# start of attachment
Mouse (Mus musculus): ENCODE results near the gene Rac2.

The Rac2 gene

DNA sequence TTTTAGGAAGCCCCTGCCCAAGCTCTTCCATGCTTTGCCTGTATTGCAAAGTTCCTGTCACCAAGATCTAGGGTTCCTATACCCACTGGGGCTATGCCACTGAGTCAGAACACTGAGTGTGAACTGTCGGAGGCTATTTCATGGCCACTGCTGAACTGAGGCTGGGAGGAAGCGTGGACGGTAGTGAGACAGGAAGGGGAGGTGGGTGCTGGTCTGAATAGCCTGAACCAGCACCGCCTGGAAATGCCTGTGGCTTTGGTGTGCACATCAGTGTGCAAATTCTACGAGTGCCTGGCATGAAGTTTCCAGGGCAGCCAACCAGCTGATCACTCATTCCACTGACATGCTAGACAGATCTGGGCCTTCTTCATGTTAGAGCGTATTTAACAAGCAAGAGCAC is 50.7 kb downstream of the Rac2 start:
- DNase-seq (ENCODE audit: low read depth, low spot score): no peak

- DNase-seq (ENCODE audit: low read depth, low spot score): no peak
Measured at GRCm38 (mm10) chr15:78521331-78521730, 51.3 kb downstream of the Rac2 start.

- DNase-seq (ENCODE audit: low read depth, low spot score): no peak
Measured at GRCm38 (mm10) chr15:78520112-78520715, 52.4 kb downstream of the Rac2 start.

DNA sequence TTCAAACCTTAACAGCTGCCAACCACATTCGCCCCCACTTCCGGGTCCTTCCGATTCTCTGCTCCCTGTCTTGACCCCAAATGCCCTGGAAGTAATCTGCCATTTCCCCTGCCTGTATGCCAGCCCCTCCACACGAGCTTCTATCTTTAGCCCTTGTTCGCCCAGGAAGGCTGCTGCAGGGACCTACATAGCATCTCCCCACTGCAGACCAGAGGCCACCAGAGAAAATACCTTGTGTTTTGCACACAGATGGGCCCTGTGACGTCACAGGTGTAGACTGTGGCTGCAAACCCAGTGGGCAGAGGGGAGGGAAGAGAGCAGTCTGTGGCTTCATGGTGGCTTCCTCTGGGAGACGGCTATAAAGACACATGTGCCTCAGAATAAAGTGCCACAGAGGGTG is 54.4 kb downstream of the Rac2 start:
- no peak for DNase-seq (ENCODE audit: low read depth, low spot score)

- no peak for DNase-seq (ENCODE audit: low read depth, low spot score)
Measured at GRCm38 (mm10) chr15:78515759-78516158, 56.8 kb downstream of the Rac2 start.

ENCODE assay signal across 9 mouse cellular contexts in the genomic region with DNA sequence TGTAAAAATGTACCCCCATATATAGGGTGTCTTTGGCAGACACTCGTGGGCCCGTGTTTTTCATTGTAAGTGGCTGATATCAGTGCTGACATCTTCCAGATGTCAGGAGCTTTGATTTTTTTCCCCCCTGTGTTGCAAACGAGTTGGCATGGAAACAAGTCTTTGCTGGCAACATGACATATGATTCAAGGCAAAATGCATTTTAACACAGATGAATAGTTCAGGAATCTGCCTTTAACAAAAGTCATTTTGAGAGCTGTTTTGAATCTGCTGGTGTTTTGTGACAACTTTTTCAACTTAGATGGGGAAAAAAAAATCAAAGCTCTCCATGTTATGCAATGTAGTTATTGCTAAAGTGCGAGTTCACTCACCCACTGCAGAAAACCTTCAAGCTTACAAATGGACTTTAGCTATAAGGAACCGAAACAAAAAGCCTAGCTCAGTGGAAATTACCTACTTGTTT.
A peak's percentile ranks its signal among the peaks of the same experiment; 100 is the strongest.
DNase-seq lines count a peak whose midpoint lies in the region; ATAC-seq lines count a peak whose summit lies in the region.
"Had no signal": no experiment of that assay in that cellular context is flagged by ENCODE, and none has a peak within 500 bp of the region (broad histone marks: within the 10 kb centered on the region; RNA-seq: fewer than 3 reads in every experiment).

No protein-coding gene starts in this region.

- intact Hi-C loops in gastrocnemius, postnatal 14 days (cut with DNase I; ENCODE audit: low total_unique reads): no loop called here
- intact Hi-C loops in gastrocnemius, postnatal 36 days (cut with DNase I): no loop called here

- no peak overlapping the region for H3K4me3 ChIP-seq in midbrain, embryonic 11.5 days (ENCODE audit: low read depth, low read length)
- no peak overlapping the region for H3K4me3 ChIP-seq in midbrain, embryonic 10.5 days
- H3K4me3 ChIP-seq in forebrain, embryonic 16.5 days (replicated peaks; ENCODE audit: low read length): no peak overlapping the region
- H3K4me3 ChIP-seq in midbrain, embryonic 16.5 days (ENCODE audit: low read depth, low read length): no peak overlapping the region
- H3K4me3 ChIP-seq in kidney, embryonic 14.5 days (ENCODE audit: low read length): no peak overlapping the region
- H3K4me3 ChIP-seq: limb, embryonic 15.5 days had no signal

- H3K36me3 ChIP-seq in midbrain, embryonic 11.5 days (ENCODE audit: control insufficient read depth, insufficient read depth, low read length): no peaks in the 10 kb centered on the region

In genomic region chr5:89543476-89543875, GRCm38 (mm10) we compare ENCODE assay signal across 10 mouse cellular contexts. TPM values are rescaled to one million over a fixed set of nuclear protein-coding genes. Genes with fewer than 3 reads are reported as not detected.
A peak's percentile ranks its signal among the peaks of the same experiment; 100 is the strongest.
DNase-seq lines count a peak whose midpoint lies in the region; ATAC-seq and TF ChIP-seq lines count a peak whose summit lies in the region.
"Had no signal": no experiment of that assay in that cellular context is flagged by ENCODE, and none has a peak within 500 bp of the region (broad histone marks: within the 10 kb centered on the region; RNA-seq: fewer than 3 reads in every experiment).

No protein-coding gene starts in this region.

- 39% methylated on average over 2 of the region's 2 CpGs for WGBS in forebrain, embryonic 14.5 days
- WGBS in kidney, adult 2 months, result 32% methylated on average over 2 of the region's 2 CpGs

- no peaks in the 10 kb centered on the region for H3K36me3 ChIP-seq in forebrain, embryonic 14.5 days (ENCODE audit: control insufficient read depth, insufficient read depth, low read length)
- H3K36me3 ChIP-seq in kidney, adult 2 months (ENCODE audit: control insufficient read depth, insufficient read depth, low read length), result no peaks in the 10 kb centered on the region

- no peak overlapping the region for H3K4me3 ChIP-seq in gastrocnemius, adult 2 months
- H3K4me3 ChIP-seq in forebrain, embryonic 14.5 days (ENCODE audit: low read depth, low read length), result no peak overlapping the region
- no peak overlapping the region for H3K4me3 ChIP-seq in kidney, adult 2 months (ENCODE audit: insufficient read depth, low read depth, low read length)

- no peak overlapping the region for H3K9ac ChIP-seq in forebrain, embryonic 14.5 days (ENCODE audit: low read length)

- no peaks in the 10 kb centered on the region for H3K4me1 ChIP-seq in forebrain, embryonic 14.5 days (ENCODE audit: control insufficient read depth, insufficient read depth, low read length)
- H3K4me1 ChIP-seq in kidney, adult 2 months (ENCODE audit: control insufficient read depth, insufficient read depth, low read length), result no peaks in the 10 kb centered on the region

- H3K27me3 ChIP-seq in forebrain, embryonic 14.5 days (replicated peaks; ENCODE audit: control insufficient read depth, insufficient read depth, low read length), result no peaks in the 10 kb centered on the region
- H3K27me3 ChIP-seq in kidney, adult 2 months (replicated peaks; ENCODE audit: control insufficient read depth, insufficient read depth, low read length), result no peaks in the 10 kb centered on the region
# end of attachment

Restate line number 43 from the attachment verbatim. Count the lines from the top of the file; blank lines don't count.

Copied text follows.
- H3K27me3 ChIP-seq in kidney, adult 2 months (replicated peaks; ENCODE audit: control insufficient read depth, insufficient read depth, low read length), result no peaks in the 10 kb centered on the region